The Morning After #3: July 12, 2010

This weekend was more booked than I expected, but largely because I found that the film selected last week for the Feed the Queue feature was available to watch through Netflix online, so I did. So, we have five films (Despicable Me, Fanny, Julia, Michael Clayton and Moonstruck) and the latest episodes of Soap to review.

So, here is what I watched this weekend:

Despicable Me

The best part of this film is that it’s entertaining. It isn’t particularly smart, profound or clever like most Pixar features, but it is enjoyable. The voice actors are barely recognizable, which helps keep the film from feeling like the latest stunt-casting animated feature of the week. It’s probably the cutest film of the year, but is also mostly innocuous. Most of the common animated elements are there, including cute-as-buttons children; adorable but strange creatures; and plenty of cartoonish action. While some may humor may not be that appropriate for younger children, they aren’t likely to get it anyway.

If you need a movie to delight the kids without feeling like your brain is being pureed in a blender, then Despicable Me may be the perfect choice. You will want to take the little monsters with you, you may be surprised at just how quiet and attentive they are. After all, other than one humiliating outburst from near the back row at my showing, the kids in the audience were quieter than I’ve heard them at any recent animated film I’ve seen.


Parisian life must be wildly aloof and colorful as well as bombastic and self-centered while being simultaneously subdued and selfless. Fanny, much like Gigi, is a boisterous visual fling that covers no new territory, but present plenty of visual feasts. Maurice Chevalier and Leslie Caron are back together again suggesting that there weren’t a lot of recognizable French actors in that period. Caron is quiet and controlled as a young French woman, daughter of a local fishmonger, who falls in love with a handsome barkeep’s son (Horst Buchholz). She let’s him pursue his own life hoping he will return to her but without realizing the call of the sea was much stronger than she expected.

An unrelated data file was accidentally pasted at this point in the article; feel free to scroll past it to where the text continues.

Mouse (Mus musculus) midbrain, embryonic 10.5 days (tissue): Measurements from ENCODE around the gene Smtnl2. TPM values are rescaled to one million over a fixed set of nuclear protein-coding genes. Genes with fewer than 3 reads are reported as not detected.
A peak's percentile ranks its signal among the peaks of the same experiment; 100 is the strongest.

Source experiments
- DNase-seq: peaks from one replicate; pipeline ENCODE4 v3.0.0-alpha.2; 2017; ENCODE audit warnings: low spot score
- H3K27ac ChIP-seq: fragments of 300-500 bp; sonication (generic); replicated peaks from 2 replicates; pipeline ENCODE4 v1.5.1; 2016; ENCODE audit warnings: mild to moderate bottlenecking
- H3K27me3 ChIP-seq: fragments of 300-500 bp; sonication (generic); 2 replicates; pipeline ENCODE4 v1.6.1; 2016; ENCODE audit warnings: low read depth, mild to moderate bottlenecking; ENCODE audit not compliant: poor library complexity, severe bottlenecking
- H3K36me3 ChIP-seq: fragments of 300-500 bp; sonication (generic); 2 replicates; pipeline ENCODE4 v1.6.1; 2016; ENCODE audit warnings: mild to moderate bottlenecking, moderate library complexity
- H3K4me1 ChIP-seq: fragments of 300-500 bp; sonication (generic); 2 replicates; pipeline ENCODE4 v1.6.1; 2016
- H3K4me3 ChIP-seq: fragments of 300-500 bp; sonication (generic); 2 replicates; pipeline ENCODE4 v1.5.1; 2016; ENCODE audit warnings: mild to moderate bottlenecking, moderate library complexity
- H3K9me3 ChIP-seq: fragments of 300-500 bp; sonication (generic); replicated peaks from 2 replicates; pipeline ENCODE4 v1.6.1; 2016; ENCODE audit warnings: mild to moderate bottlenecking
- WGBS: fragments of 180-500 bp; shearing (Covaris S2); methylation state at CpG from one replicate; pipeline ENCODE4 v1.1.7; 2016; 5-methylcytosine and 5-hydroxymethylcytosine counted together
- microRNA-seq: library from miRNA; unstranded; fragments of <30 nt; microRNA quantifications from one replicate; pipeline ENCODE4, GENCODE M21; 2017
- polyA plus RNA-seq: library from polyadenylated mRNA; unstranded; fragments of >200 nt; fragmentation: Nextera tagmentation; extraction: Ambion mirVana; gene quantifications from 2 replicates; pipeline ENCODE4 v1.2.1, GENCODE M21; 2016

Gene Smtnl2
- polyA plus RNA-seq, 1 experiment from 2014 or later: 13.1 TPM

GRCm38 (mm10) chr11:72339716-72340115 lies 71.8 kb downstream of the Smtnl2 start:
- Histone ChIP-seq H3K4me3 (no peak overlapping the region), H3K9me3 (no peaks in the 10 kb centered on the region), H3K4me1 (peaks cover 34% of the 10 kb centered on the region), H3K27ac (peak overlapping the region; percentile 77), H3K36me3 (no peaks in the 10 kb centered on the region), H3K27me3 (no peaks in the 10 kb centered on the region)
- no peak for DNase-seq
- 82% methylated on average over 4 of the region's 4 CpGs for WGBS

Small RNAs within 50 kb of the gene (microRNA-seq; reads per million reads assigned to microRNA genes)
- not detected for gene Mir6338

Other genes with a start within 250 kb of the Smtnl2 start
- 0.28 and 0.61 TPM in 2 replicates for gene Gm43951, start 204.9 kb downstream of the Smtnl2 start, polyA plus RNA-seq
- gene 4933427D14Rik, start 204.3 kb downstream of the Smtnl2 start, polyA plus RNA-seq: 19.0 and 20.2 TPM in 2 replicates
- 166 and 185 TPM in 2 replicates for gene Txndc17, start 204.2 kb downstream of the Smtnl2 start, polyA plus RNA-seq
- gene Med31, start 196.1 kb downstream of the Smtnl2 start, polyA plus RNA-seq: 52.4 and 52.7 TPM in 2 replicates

The film starts of overly expressive, far-fetched and overzealous, covering no new narrative territory. The characters presented by Chevalier and Charles Boyer are lent very little credibility as they jockey themselves for a position of superiority within the film. Although the film centers mostly on Caron and Buchholz, their exuberance threatens to sink the entire production. Yet, in the end, the characters calm down and pull out of their exaggerated performances to deliver a final act that is somewhat poignant and a little more non-traditional than the first two would have suggested.


The 1970s seemed to be the decade to go to for period dramas that not only looked gorgeous, but avoided many of the traditional narrative pitfalls of costume dramas. Julia may be stylish, but it’s a courageous portrait of a woman whose safe, non-confrontational life is enlivened by the charismatic, compassionate, revolutionary she grew up with. Jane Fonda gives one of her strongest performances as Lillian Hellman, the real-life playwright whose timid approach to life is changed when, at the outset of World War II, her childhood friend Julia (Vanessa Redgrave) becomes embroiled in an Austrian resistance movement aimed at saving Jews from the violent thumb of Hitler’s Third Reich.